Privacy-preserving machine learning (PPML) via Secure Multi-party Computation (MPC) has gained momentum in the recent past. Assuming a minimal network of pair-wise private channels, we propose an efficient four-party PPML framework over rings ℤ2ℓ, FLASH, the first of its kind in the regime of PPML framework, that achieves the strongest security notion of Guaranteed Output Delivery (all parties obtain the output irrespective of adversary’s behaviour). The state of the art ML frameworks such as ABY3 by Mohassel et.al (ACM CCS’18) and SecureNN by Wagh et.al (PETS’19) operate in the setting of 3 parties with one malicious corruption but achieve the weaker security guarantee of abort. We demonstrate PPML with real-time efficiency, using the following custom-made tools that overcome the limitations of the aforementioned state-of-the-art– (a) dot product, which is independent of the vector size unlike the state-of-the-art ABY3, SecureNN and ASTRA by Chaudhari et.al (ACM CCSW’19), all of which have linear dependence on the vector size. (b) Truncation and MSB Extraction, which are constant round and free of circuits like Parallel Prefix Adder (PPA) and Ripple Carry Adder (RCA), unlike ABY3 which uses these circuits and has round complexity of the order of depth of these circuits. We then exhibit the application of our FLASH framework in the secure server-aided prediction of vital algorithms– Linear Regression, Logistic Regression, Deep Neural Networks, and Binarized Neural Networks. We substantiate our theoretical claims through improvement in benchmarks of the aforementioned algorithms when compared with the current best framework ABY3. All the protocols are implemented over a 64-bit ring in LAN and WAN. Our experiments demonstrate that, for MNIST dataset, the improvement (in terms of throughput) ranges from 24 × to 1390 × over LAN and WAN together.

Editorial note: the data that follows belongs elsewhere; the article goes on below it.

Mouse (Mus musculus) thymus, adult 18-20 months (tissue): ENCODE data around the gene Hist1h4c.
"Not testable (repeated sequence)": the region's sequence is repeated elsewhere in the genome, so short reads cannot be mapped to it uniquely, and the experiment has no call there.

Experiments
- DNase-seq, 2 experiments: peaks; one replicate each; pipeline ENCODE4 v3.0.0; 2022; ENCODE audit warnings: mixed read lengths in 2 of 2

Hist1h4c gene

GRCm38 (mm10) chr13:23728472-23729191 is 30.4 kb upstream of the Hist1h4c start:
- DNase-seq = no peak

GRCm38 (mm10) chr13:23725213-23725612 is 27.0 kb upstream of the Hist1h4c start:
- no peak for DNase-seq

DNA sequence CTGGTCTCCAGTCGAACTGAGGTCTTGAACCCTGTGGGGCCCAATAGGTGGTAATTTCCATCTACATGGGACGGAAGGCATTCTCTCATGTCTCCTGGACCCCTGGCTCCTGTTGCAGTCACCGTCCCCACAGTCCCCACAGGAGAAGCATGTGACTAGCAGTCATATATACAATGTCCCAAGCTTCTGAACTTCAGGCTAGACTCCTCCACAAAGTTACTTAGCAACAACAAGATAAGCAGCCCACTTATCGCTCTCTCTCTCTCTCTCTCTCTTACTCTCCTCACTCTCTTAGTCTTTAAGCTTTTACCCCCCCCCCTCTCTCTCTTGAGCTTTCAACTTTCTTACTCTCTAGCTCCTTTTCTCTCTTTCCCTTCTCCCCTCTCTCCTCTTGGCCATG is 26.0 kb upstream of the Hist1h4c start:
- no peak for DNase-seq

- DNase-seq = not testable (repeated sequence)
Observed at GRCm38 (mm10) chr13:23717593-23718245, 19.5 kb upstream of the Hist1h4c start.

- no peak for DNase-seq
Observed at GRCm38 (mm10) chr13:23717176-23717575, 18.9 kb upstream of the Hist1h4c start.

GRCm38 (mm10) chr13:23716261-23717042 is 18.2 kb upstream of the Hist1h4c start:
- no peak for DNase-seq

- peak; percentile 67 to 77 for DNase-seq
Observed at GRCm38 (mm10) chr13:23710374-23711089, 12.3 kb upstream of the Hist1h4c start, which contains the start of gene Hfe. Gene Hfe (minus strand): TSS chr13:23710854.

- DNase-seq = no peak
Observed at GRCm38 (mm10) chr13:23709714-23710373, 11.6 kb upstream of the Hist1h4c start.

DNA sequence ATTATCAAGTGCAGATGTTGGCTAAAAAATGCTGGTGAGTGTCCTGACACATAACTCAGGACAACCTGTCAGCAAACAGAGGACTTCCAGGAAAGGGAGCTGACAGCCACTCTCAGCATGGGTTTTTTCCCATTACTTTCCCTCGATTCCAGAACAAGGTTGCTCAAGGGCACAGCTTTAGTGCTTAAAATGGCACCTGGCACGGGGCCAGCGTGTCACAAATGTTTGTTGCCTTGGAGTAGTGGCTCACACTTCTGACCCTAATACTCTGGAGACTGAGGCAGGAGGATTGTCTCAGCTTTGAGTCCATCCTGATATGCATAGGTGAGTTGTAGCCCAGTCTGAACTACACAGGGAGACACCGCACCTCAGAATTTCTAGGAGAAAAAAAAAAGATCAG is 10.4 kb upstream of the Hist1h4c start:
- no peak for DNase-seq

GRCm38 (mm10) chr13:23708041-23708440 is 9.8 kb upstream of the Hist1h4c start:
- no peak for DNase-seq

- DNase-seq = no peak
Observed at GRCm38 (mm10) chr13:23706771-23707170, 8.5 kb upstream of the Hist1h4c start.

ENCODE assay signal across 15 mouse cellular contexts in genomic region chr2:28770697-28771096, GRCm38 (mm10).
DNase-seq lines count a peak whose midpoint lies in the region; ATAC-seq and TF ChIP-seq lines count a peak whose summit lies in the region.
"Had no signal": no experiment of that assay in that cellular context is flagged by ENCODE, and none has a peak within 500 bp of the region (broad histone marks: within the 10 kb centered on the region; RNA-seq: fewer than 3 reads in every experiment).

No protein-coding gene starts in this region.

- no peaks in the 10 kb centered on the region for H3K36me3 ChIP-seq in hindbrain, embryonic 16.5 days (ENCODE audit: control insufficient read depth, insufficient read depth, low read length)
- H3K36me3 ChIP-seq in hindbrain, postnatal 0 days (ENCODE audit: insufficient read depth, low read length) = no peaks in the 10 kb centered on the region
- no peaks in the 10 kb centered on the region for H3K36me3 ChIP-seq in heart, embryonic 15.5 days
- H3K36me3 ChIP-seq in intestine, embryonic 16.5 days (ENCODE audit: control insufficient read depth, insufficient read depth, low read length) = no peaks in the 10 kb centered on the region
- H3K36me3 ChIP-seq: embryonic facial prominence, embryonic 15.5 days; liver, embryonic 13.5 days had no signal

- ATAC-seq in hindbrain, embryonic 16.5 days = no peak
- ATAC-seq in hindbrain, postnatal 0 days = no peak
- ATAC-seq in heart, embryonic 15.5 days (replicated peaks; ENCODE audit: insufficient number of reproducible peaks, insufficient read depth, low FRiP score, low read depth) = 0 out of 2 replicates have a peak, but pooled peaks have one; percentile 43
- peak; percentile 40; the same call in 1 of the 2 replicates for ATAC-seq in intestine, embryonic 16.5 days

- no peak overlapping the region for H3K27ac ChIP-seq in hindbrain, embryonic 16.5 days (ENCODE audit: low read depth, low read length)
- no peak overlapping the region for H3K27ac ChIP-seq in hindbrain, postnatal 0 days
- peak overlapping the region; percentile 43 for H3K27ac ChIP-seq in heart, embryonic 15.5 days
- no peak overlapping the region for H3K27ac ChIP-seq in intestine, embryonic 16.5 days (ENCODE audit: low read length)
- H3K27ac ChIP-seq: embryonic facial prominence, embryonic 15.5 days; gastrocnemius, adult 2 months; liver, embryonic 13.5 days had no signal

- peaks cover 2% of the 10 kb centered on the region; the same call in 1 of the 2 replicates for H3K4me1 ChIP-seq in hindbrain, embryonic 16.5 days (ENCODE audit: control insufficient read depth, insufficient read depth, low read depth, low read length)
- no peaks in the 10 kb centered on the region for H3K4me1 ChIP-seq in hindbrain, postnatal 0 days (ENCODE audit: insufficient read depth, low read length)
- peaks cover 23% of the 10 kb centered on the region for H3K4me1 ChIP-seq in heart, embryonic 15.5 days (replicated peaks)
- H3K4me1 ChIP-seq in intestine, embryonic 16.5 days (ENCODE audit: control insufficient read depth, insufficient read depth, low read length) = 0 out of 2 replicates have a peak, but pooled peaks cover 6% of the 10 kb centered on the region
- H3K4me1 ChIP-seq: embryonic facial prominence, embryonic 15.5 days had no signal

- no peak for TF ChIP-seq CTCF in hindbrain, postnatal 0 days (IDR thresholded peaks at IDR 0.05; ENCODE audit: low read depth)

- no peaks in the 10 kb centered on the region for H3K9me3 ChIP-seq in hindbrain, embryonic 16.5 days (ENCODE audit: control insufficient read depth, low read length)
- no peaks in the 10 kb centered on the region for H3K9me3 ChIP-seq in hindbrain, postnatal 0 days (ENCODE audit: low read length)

Abstract